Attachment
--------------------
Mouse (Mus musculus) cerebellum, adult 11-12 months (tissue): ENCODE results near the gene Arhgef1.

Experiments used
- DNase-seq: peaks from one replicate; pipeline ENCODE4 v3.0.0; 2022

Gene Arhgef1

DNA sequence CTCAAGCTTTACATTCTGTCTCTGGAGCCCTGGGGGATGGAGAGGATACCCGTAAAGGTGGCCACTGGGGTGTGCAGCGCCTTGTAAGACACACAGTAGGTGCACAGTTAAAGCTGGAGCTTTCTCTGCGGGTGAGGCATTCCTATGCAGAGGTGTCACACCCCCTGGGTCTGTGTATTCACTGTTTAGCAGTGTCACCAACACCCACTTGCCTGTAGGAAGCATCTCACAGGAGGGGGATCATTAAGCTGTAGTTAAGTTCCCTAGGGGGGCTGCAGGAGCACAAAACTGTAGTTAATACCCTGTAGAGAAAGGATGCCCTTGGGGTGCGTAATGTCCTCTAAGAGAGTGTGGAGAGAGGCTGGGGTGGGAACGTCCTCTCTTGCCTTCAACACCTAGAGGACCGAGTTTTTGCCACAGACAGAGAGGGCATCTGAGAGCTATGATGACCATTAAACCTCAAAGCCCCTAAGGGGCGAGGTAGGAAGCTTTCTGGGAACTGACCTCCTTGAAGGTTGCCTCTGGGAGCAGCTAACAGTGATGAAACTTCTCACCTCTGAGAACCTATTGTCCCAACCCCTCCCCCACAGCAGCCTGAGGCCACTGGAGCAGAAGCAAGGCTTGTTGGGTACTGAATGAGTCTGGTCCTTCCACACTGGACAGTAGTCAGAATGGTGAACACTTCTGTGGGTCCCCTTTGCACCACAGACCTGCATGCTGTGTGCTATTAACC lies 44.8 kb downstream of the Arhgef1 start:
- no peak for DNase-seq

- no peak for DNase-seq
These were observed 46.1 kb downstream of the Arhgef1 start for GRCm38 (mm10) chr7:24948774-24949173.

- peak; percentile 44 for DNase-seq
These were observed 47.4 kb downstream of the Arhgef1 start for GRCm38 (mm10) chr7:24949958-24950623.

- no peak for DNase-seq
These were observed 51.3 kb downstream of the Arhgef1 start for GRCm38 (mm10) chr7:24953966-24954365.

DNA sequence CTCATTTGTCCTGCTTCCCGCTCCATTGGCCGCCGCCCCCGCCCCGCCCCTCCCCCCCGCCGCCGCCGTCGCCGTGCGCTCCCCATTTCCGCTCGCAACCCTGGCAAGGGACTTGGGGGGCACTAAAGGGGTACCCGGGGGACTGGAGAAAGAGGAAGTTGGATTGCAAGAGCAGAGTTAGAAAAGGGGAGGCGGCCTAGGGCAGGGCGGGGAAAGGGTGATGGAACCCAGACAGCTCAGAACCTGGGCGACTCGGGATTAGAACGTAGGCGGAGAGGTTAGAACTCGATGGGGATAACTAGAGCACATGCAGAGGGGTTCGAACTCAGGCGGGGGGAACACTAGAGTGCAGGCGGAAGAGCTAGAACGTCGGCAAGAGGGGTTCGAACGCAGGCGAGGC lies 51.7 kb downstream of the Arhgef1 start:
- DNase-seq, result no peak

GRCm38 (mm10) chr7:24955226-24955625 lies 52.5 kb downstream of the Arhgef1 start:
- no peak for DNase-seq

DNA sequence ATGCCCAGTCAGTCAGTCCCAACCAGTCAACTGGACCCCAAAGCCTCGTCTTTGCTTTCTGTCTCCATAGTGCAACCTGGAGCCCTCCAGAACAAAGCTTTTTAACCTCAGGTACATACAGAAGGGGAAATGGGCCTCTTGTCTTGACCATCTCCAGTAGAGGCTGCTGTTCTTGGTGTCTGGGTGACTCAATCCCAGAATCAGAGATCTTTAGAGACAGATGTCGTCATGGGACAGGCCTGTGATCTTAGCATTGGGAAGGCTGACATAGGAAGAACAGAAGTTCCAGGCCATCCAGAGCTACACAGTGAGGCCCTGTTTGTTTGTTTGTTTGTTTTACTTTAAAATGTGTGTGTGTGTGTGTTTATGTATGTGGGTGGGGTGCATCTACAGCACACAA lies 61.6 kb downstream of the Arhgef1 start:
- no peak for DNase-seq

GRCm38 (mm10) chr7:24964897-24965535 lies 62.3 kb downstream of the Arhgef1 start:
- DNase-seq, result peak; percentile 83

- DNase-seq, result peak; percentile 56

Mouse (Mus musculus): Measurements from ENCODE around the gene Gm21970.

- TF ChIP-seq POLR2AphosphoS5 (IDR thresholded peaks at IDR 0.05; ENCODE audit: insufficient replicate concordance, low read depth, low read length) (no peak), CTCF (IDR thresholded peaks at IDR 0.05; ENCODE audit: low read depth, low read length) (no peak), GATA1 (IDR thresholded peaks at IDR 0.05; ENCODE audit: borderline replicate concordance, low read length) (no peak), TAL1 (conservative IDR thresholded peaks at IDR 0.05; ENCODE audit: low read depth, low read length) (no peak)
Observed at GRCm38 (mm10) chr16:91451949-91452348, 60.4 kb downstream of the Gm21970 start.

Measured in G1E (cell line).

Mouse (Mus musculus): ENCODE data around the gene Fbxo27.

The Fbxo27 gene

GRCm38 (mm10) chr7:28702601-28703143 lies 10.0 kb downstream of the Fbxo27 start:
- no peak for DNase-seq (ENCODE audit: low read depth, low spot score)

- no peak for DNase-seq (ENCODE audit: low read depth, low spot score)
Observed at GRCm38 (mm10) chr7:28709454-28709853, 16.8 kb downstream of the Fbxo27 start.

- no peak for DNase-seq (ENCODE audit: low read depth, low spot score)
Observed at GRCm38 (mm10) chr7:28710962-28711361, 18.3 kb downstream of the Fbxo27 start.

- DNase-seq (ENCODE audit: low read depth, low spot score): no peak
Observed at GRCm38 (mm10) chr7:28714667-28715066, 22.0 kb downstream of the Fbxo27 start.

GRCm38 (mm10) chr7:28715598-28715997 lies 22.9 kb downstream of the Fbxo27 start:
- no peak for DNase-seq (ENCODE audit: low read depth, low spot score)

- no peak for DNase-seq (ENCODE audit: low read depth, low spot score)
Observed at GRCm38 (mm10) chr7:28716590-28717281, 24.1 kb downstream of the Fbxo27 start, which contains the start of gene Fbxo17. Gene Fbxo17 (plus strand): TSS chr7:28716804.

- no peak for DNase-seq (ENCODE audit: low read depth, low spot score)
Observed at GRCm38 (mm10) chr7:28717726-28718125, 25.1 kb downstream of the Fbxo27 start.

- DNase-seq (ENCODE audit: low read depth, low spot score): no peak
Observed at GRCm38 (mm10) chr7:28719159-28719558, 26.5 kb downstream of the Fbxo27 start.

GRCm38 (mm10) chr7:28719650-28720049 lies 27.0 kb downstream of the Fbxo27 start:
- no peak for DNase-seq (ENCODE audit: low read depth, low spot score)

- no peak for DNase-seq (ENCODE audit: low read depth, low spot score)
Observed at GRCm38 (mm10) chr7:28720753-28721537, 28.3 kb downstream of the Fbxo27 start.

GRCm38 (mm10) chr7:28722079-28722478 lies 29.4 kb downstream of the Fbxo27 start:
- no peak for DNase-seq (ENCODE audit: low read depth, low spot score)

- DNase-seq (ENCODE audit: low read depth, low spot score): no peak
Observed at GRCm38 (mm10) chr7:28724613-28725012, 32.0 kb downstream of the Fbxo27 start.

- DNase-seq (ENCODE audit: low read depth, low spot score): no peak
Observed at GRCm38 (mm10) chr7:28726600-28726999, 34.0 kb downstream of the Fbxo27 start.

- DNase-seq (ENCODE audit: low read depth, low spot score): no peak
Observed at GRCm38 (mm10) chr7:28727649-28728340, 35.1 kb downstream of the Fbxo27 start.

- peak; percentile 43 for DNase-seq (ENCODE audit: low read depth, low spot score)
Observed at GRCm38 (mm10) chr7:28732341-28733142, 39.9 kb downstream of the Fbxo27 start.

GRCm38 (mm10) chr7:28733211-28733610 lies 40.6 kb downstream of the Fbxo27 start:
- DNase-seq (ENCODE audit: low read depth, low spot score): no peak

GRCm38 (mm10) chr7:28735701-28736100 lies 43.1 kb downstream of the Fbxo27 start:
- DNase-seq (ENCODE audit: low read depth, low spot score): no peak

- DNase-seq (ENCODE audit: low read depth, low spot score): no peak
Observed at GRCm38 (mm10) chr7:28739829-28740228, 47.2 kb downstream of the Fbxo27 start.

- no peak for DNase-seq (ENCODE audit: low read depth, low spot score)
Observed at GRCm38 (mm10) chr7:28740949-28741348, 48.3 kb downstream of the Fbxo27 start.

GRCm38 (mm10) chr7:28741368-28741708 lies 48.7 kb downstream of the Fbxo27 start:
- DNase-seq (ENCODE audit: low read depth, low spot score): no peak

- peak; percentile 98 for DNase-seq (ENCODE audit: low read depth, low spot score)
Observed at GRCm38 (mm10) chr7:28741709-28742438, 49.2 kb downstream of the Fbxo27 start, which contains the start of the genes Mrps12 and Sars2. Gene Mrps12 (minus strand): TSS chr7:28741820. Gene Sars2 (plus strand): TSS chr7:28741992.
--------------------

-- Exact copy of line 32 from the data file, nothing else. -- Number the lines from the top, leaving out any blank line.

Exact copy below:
- no peak for DNase-seq (ENCODE audit: low read depth, low spot score)